December 21st marks the fifth anniversary of the first Falcon booster landing as SpaceX ends a halcyon year, and the company celebrates with a record-breaking performance streak.
On December 19th, SpaceX accomplished its last launch and landing, delivering a mysterious Low Earth Orbit (LEO) US spy satellite, while Falcon 9 booster B1059 returned to Landing Zone 1 (LZ-1) for its fifth successful recovery in 12 months. The mission was SpaceX’s 26th of the year, known as NROL-108, breaking its previous record of 21 launches by almost 25 percent.
NROL-108 also marked an impressive booster landing milestone almost five years after the first success, aside from making Falcon 9 the world’s most-launched rocket of 2020 and demonstrating over a full quarter that an annual cadence of 40+ launches is well within SpaceX’s scope.
SpaceX has now landed 20 Falcon boosters consecutively without failure since NROL-108, shattering a previous record of 19. Incredibly, despite the fact that the last Falcon booster landing failure occurred in March of this year, the company set the record in 2020. In other words, in the eight months since then, SpaceX has landed 20 boosters in a row successfully.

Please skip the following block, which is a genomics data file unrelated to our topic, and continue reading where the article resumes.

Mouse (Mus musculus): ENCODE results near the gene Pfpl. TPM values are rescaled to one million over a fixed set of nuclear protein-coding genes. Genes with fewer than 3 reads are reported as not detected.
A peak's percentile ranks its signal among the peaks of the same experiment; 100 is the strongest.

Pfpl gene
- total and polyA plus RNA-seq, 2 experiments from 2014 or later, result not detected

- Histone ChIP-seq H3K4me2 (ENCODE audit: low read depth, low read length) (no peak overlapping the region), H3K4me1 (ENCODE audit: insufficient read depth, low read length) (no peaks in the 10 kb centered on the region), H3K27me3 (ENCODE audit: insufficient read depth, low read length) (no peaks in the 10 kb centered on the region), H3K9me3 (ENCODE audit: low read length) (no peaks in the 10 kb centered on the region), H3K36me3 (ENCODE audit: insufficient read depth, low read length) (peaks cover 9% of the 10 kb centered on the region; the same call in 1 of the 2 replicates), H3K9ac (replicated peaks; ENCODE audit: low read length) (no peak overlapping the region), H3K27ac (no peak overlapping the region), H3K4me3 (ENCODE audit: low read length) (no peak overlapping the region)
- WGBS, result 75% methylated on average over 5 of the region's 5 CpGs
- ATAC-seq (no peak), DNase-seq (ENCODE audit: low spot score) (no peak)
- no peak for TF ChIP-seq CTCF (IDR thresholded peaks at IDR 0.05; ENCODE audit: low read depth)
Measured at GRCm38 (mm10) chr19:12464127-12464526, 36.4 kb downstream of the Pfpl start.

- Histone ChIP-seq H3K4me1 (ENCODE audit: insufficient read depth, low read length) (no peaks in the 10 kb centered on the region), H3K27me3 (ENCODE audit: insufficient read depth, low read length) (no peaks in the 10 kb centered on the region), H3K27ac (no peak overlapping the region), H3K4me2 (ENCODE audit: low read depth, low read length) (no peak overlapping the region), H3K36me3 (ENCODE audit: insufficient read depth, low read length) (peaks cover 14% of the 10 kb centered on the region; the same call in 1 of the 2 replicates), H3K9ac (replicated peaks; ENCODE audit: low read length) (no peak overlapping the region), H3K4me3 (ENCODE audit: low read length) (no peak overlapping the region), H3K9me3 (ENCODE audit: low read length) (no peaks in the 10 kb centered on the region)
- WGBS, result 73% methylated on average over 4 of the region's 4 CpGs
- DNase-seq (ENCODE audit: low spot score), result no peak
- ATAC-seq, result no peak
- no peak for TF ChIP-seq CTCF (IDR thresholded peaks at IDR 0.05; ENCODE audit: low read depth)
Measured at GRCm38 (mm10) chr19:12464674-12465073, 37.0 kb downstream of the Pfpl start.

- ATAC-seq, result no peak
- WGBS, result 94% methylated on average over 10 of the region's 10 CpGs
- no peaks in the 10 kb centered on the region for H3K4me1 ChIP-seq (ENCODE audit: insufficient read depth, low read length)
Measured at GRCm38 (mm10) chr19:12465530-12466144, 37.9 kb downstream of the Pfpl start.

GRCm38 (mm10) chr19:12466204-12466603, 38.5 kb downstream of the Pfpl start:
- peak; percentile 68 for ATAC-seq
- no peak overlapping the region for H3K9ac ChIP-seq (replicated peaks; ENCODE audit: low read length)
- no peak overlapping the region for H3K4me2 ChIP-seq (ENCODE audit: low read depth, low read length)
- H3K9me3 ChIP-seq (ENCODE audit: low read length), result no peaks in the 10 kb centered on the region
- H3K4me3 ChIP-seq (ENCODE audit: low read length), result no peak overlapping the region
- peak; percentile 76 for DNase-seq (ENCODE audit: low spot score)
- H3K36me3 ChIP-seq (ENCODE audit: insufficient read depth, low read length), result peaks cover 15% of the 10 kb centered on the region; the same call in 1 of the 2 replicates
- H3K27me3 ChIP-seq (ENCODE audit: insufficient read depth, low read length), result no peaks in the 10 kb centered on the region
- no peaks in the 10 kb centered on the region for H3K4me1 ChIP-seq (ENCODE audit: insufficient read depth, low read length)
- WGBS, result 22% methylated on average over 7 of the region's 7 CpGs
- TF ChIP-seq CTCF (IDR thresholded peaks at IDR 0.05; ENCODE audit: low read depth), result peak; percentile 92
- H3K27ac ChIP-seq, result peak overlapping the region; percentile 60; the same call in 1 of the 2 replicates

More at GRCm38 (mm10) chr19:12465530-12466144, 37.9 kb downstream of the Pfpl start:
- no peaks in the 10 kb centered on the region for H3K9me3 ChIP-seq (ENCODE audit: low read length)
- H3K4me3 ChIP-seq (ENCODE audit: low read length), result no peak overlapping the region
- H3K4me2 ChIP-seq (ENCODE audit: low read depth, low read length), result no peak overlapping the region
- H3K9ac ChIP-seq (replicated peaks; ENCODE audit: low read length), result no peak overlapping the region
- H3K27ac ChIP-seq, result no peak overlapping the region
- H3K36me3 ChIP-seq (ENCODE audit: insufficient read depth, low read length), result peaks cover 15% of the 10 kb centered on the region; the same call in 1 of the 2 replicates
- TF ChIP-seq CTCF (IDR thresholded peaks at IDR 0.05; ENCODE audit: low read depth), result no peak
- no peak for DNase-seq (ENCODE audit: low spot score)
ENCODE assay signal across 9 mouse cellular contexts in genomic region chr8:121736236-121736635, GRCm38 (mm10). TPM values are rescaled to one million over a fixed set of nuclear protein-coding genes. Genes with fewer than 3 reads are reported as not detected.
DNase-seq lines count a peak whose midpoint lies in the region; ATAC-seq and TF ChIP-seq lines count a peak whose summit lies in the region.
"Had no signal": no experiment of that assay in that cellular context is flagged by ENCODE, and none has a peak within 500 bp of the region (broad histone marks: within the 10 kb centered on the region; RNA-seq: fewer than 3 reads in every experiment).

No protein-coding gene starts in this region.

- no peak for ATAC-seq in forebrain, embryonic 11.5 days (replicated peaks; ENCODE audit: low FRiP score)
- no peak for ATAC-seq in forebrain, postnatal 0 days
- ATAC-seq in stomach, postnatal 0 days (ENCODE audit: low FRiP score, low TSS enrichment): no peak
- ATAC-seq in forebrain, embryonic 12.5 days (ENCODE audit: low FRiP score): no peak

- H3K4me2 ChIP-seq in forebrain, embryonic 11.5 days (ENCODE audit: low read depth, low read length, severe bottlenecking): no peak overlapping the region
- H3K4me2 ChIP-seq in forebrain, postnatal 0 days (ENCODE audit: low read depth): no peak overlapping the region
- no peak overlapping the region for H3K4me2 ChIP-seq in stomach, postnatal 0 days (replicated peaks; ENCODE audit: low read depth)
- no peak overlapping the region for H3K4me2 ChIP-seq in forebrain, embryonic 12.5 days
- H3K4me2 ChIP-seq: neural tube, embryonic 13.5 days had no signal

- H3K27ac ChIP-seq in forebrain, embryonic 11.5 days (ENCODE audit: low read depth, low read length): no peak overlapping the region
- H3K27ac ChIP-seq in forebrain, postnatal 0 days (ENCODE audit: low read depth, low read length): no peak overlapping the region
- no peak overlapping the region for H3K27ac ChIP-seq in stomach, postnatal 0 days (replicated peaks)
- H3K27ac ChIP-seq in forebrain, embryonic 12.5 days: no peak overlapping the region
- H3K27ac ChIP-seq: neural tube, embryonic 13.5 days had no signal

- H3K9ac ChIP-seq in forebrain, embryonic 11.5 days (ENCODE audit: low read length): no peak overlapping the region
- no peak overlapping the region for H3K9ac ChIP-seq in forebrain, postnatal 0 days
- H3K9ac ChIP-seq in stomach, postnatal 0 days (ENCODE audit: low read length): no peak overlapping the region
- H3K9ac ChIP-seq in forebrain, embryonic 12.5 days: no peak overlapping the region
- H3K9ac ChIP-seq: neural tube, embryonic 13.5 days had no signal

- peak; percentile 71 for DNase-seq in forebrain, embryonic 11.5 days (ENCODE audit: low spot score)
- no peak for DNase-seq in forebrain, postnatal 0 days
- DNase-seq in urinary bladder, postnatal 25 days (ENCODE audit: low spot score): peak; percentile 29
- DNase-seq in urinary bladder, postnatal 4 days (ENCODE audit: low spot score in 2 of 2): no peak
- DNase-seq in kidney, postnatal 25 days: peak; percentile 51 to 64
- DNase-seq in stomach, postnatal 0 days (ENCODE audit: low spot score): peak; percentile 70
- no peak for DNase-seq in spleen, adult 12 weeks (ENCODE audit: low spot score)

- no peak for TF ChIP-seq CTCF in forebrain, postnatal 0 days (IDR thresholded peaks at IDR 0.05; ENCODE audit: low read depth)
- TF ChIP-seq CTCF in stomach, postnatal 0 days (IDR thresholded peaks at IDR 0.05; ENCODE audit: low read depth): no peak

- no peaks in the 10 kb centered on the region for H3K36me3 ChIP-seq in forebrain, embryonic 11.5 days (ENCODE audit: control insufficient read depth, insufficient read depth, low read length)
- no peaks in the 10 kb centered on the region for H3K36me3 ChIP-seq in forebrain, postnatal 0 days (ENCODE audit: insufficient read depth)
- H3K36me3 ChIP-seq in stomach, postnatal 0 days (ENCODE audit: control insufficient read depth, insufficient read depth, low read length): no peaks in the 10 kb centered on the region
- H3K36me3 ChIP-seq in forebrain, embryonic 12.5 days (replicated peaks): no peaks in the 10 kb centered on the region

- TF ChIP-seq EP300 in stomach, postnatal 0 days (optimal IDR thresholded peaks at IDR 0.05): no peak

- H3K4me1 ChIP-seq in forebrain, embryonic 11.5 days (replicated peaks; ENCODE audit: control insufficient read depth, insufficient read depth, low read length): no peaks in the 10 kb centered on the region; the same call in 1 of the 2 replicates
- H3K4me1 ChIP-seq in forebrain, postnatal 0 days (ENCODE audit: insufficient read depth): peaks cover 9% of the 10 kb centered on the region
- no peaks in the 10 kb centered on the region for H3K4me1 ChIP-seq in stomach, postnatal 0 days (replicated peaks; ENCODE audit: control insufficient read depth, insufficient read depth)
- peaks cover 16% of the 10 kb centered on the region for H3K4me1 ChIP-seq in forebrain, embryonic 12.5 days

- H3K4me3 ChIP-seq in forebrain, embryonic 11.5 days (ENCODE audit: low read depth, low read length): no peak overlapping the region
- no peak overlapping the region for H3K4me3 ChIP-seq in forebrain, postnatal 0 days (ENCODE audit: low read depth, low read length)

SpaceX has experienced one or a few failed booster landings every year since, including two in 2020, following a perfect year of landings in 2017. As SpaceX continues to prove that Falcon boosters are really capable of achieving their design target of no less than 10 launches each, an increasingly undesirable result is failed landings (and thus the loss of boosters). With some luck, 20 back-to-back landings indicate that SpaceX has found its way and that most of the technological and organizational problems that have allowed several failed recoveries in recent years have been hopefully quashed.
As of NROL-108, 70 successful landings (out of 80 attempts) have been performed in the last five years by SpaceX Falcon 9 and Falcon Heavy boosters. In other words, nearly two-thirds (67) of the 105 successful launches of the Falcon family have involved one or more successful booster landings.
Ultimately, SpaceX is just getting started and recently CEO Elon Musk announced a target of 48 launches in 2021-almost double its current record-breaking pace in 2020. With the expendable Falcon launch of an increasingly endangered species, it is fair to say that next year there will be a lot more booster landings.
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